Friday, February 1, 2008

Grandma was a fighter pilot

I love stories like this. Read the comments too.

A lot of people who were directly involved in fighting WWII were ignored and had to wait years to have their efforts recognized. Its a shame, but sadly, its understandable. The attitude, at the time was that recognizing the efforts of women or blacks would somehow diminish what the white boys were doing. I could choose to see their lack of recognition as shameful, but I prefer to see it as evidence of how far we've come. I don't doubt for a moment that the women in this story would have jumped at a chance to fly combat missions if they'd been given a chance.

As an aside, I've been thrilled by stories of the Tuskegee Airmen ever since I first heard about them. If I ever considered researching and writing a non-fiction book, they'd be the subject. There's actually very little that's been written on the subject and I think I've read most of what's available.


Janiece said...

When I joined the Navy, my folks made jokes that my own children wouldn't be able to refute the childish taunt, "Your mama wears combat boots!"

Then as now, I'm okay with that. These women paved the way for women like me.

Go, Grandma.

John the Scientist said...

Don't forget about the 442nd Regimental Combat Team. 4500 soldiers, 3900 decorations.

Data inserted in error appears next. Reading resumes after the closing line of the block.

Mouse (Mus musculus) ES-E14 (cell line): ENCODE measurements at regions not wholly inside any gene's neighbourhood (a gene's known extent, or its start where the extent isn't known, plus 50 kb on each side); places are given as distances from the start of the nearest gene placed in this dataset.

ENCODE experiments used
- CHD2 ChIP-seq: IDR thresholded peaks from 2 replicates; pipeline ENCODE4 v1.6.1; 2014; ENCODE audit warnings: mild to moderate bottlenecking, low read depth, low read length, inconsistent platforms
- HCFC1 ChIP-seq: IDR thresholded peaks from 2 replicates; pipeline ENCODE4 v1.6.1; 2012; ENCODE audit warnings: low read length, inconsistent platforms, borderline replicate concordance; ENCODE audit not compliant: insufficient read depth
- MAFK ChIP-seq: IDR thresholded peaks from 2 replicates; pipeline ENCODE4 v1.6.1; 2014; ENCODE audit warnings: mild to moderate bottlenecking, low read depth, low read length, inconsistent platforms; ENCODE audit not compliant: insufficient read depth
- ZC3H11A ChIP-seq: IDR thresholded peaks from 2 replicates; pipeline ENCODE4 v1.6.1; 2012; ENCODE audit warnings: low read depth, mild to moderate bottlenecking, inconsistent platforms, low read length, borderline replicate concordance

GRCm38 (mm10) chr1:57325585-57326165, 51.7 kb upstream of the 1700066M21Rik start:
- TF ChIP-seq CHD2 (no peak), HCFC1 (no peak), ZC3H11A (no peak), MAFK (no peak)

Nathan said...


I was vaguely aware of the Nisei soldiers, but not about the 442nd. It really is another amazing story about people who would seemingly have little incentive to volunteer. I'm sure there were many motives (real patriotism, a perceived need to "prove themselves"?), but units like this seem to have all served with distinction.

Units like this were formed, in part, because white men didn't want to serve side by side with them. Maybe the next President will sign an executive order establishing a gay regiment. I can just imagine their unit patch. :-)

Anonymous said...

That is a really cool story! I didn't know about the 'Spitfire girls'.

I think that wearing combat boots is a high honor. It was my goal for many years, but I blew out my knee in my my junior year of college ROTC and was no longer medically eligible.

Go grandma - and mom - and today's generation too!